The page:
Keith DeRose is a philosophy professor at Yale, and a friend of, reader of, and occasional guest-poster on this blog.
He wrote me in response to my post, “How Fast Is Public Opinion on Same Sex Marriage Changing?“, and here are his thoughts, which are worthy of your consideration and comment.
The second chart (the PEW numbers that Sullivan cites) doesn’t seem quite as positive as the first. Still, yes, the direction and other basics of the trend are undeniable–plus, it’s a very long-standing trend (which has seemed to accelerate in recent years), and a broad one: on just about all controversial matters involving the gays, not just gay marriage, America has been slowly but surely get more gay-friendly for a long time.
“My question, as usual, is how will the church respond?”
Excellent. But also: Individuals do well to think through how they might respond to how the church responds. Here, one doesn’t have to play the prophet, foreseeing with any confidence and at any level of detail what the various church groups will actually do. All we need to see is that these trends point to various reactions that the church *might* well have, so we can think about how to respond, in case those reactions do materialize.
I often find it handy to imagine that within various church groups, there are “marketing experts” who are watching trends among actual and potential church-goers, trying to figure out how to capitalize on those trends and attract a lot of “customers.” Maybe at some places there are things resembling that fantasy to a disturbing degree that are actually going on. But even if not, I think the model helps to point to things that might well happen. Within churches, there are all sorts of ideas about how to do things. Those whose ideas “work” (bring in “customers”–esp. paying ones!) tend to survive & proliferate in the church biz; those whose ideas don’t “work” tend to lose influence. (For my part, I often prefer worshiping with the losers.) The result can be various parts of the church acting as if they were guided by a marketing plan, even if nobody is intentionally doing that.
So, one can expect (at least to the point that it’s worth thinking through how to respond *if* this happens) that various churches will in various ways become more gay-friendly. (One can also expect some reactions against this.) Of course, there have for a long time been gay-friendly options within the smorgasbord of American Christianity. But, especially within certain regions of the country, such options have been quite limited. Those living in certain regions and with certain other preferences for how they like church to operate, but who would also like the church to be gay-friendly in various ways, may have not found any good options. And soon that might be changing–or, at some places, that’s happening already.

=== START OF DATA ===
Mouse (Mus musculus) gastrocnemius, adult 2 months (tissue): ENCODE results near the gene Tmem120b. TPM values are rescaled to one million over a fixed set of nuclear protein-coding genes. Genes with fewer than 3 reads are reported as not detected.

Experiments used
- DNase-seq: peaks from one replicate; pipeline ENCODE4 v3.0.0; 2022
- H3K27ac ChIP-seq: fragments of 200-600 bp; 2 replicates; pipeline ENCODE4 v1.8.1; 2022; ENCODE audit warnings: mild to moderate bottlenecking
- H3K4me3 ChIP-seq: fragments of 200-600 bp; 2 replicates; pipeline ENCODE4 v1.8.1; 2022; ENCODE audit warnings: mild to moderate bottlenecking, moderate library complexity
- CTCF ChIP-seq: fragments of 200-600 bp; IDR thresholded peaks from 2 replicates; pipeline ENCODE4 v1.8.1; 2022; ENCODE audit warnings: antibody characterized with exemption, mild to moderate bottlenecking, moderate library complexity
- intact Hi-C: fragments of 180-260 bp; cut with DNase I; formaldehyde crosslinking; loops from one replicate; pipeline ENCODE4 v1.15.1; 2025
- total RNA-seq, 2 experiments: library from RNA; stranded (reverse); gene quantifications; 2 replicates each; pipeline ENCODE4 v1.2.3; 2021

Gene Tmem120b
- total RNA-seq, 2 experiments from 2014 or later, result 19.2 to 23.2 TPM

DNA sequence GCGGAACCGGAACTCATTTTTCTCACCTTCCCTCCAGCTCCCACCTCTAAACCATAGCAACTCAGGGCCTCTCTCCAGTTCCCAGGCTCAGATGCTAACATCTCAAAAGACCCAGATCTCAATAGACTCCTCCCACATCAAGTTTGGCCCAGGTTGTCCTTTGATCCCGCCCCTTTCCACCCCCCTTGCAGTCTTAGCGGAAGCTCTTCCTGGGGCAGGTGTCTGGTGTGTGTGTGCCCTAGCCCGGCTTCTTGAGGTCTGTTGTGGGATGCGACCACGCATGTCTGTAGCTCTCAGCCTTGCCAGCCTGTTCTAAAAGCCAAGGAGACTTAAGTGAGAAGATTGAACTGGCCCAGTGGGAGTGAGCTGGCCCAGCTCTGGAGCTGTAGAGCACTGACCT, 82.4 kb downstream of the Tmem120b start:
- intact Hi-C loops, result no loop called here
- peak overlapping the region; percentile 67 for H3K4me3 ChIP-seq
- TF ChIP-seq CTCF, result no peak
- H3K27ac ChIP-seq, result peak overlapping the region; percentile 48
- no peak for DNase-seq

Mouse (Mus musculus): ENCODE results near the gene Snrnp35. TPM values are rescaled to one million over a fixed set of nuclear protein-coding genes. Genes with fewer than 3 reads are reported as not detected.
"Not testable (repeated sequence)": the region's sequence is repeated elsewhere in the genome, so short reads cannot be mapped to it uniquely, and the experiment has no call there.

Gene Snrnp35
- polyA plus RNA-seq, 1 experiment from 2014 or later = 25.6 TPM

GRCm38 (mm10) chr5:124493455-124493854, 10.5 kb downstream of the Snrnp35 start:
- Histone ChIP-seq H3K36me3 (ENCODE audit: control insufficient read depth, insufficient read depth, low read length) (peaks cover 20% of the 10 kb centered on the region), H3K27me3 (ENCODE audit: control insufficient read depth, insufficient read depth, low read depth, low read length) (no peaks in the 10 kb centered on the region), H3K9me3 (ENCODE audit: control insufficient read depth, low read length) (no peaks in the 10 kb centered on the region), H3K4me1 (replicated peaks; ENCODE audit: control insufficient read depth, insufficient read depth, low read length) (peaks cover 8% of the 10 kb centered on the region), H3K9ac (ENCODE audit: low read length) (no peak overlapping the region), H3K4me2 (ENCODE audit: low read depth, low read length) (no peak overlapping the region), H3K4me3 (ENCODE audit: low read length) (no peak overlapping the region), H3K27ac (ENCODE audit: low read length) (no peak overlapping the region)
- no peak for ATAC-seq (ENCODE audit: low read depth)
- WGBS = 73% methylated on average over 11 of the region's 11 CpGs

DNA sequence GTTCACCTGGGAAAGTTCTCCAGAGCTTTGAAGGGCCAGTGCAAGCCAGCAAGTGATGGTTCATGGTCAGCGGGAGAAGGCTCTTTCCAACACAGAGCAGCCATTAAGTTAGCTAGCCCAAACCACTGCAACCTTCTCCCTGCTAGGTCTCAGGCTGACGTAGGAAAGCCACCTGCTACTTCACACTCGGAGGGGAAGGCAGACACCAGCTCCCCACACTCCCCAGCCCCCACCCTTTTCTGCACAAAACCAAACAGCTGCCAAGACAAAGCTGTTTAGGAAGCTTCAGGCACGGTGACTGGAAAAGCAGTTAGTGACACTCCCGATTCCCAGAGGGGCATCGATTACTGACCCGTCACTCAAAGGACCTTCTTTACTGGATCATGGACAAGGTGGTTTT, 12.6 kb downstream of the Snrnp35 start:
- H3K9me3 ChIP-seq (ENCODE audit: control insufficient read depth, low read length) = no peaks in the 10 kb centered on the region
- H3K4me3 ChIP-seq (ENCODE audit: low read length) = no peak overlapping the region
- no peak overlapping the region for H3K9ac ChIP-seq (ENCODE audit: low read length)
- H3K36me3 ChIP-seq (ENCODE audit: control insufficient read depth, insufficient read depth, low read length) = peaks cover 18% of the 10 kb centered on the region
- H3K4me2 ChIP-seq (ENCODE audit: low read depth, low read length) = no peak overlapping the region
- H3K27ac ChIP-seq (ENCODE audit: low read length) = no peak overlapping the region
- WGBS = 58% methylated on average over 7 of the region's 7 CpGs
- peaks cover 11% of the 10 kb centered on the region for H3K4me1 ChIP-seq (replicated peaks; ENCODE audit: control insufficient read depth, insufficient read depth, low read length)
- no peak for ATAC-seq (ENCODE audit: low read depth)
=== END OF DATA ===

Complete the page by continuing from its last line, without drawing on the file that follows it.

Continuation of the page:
Younger Christians (since attitudes here tend to be correlated with age) who have been going without church may soon be finding attractive (from their point of view) options; those presenting such options will find “success”; and cycles (whether vicious or virtuous is for everyone to judge for themselves!) will get going. Listen, to lay my cards on the table (though I’m pretty sure you know this about me already), I’m a very gay-friendly Christian myself, and I very much want the Christian church to become much more gay-friendly in various ways. But even I worry about the kinds of church situations that might be generated by such a process.
I worry about what churches will be like that are driven too much by a single issue (other than the single overarching matter of how to love & serve Christ)–even when that single issue is a cause as worthy as inclusiveness in sexual orientation. So, without presenting any individual policy suggestions, what I think it’s a good idea to to is to urge folks–esp. those who are “progressives” on this issue–to give a little thought to some of the situations they might be facing in the coming years, and to think through how they might best respond. The hope is that such forethought might at the relevant time result in their behaving a bit less like “customers” of churches.
Well, actually I do have one particular suggestion for my fellow progressives. Various segments of the Christian church in America have been pointing to enrollment numbers to make the case that they’re where it’s at, while other denominations, etc. are described as “dead” at least in large part on the basis of their declining numbers. Not too many years down the line, we may be at a place where we can see certain changes (perhaps even reversals) in where numerical “growth” is taking place. Now, my suggestion: If (and this is all hypothetical!) someone finds herself somehow in a numerically growing segment of the church, tempting as it might be, she should strive to not reverse the argument and aim it at the new “losers”.
If LGBT Christians and their allies are able to find fellowship and real personal growth in your church, then by all means celebrate that. But we should all resist any temptation to cite numbers as evidence of where the favor of God–who is, after all, the God of the losers–rests.